February 2016 reads, Uncategorized

Rebel of the Sands, Alwyn Hamilton

  • Rebel of the Sands, Alwyn Hamilton rebel

Rating: * * * * *

Series: #1 Rebel of the Sands

Publisher: Faber and Faber

Publication Date: Feb 2016 (UK)

Goodreads synopsis: ‘She’s more gunpowder than girl—and the fate of the desert lies in her hands.

Mortals rule the desert nation of Miraji, but mystical beasts still roam the wild and barren wastes, and rumor has it that somewhere, djinni still practice their magic. But there’s nothing mystical or magical about Dustwalk, the dead-end town that Amani can’t wait to escape from. 

Destined to wind up “wed or dead,” Amani’s counting on her sharpshooting skills to get her out of Dustwalk. When she meets Jin, a mysterious and devastatingly handsome foreigner, in a shooting contest, she figures he’s the perfect escape route. But in all her years spent dreaming of leaving home, she never imagined she’d gallop away on a mythical horse, fleeing the murderous Sultan’s army, with a fugitive who’s wanted for treason. And she’d never have predicted she’d fall in love with him…or that he’d help her unlock the powerful truth of who she really is.’

Rebel of the Sands is a sandstorm of a story: it’s fast-paced and action-packed, and it pulls the reader in from the very beginning.

There are so many enjoyable elements to the novel, from its courageous, active and sharp-witted heroine, Amani, who Alwyn Hamilton has you rooting for from the first page, to the inclusions of mystical beings, such as Buraqi – horses who can turn from sand to flesh and blood – and Skinwalkers, who can take on the shapes of men to fool the unsuspecting.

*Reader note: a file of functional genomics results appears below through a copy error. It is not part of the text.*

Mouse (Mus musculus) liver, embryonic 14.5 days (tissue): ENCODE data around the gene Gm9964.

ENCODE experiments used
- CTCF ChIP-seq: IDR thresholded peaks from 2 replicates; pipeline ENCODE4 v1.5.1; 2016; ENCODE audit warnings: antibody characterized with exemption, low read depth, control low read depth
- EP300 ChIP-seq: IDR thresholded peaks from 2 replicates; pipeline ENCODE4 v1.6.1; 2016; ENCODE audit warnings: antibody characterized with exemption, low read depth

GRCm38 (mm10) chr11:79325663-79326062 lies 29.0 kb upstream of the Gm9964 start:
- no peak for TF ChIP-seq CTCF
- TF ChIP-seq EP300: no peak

One of the aspects I love most about Rebel is the inclusion of legends, stories of the relationships between immortals and mortals, of princesses, Sultans, and the Rebel Prince, of greed and of escape. These add a magical aura to the story, and I really enjoy the way that Alwyn Hamilton introduces the stories, and then some of them later link to Amani’s reality. They also give an Arabian Nights feel.

Another strength of the novel is that the setting and individual scenes are highly atmospheric and visual. This is particularly true of the opening scene with the bottle-shooting contest, the scene where Amani is in the shop being interrogated by soldiers, and the one where she is with someone in great need of help and desperate for a door to open. The reader has a vivid picture of all.

There is also a great amount of tension in the novel, with Amani and Jin on the run, and with the growing threat of full-on rebellion. This makes the novel gripping from start to finish.

Overall, Rebel is an exciting and addictive merging of fantasy, adventure and romance, and a must-read for fans of An Ember in the Ashes and Blood Red Road. 

‘The world makes things for each place. Fish for the sea, Rocs for mountain skies, and girls with sun in their skin and perfect aim for a desert that doesn’t let weakness live.’

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